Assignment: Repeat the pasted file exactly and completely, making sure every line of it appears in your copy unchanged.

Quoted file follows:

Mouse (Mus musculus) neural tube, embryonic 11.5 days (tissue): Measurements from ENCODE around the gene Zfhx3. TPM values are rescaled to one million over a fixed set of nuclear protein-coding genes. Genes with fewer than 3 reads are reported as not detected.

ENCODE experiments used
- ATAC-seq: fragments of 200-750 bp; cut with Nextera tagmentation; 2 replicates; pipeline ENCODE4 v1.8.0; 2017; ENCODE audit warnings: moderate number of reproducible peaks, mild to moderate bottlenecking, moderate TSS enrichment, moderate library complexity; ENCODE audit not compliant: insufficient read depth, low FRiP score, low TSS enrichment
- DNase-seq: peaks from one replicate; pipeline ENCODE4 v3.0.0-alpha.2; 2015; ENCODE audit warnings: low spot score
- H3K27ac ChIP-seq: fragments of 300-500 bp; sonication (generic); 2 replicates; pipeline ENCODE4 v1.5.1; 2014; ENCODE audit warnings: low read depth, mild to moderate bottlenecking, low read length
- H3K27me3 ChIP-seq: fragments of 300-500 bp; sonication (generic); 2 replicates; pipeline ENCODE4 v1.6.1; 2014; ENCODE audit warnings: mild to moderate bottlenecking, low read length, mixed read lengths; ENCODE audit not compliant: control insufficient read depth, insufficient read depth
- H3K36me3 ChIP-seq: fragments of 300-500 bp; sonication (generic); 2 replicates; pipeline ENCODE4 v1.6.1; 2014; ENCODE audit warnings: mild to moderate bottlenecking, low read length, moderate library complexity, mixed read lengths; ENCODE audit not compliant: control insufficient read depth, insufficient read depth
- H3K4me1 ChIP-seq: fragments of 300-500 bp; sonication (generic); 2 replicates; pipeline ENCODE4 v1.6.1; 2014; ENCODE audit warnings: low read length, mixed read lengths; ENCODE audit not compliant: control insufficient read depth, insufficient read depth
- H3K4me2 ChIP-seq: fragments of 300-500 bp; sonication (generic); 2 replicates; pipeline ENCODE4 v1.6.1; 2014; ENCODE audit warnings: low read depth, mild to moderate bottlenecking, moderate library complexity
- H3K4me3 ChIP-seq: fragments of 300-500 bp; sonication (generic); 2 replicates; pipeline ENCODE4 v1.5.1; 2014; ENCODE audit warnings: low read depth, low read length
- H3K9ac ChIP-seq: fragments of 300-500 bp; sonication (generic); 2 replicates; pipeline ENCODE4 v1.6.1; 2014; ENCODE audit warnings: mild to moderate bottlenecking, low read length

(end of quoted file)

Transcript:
Mouse (Mus musculus) neural tube, embryonic 11.5 days (tissue): Measurements from ENCODE around the gene Zfhx3. TPM values are rescaled to one million over a fixed set of nuclear protein-coding genes. Genes with fewer than 3 reads are reported as not detected.

ENCODE experiments used
- ATAC-seq: fragments of 200-750 bp; cut with Nextera tagmentation; 2 replicates; pipeline ENCODE4 v1.8.0; 2017; ENCODE audit warnings: moderate number of reproducible peaks, mild to moderate bottlenecking, moderate TSS enrichment, moderate library complexity; ENCODE audit not compliant: insufficient read depth, low FRiP score, low TSS enrichment
- DNase-seq: peaks from one replicate; pipeline ENCODE4 v3.0.0-alpha.2; 2015; ENCODE audit warnings: low spot score
- H3K27ac ChIP-seq: fragments of 300-500 bp; sonication (generic); 2 replicates; pipeline ENCODE4 v1.5.1; 2014; ENCODE audit warnings: low read depth, mild to moderate bottlenecking, low read length
- H3K27me3 ChIP-seq: fragments of 300-500 bp; sonication (generic); 2 replicates; pipeline ENCODE4 v1.6.1; 2014; ENCODE audit warnings: mild to moderate bottlenecking, low read length, mixed read lengths; ENCODE audit not compliant: control insufficient read depth, insufficient read depth
- H3K36me3 ChIP-seq: fragments of 300-500 bp; sonication (generic); 2 replicates; pipeline ENCODE4 v1.6.1; 2014; ENCODE audit warnings: mild to moderate bottlenecking, low read length, moderate library complexity, mixed read lengths; ENCODE audit not compliant: control insufficient read depth, insufficient read depth
- H3K4me1 ChIP-seq: fragments of 300-500 bp; sonication (generic); 2 replicates; pipeline ENCODE4 v1.6.1; 2014; ENCODE audit warnings: low read length, mixed read lengths; ENCODE audit not compliant: control insufficient read depth, insufficient read depth
- H3K4me2 ChIP-seq: fragments of 300-500 bp; sonication (generic); 2 replicates; pipeline ENCODE4 v1.6.1; 2014; ENCODE audit warnings: low read depth, mild to moderate bottlenecking, moderate library complexity
- H3K4me3 ChIP-seq: fragments of 300-500 bp; sonication (generic); 2 replicates; pipeline ENCODE4 v1.5.1; 2014; ENCODE audit warnings: low read depth, low read length
- H3K9ac ChIP-seq: fragments of 300-500 bp; sonication (generic); 2 replicates; pipeline ENCODE4 v1.6.1; 2014; ENCODE audit warnings: mild to moderate bottlenecking, low read length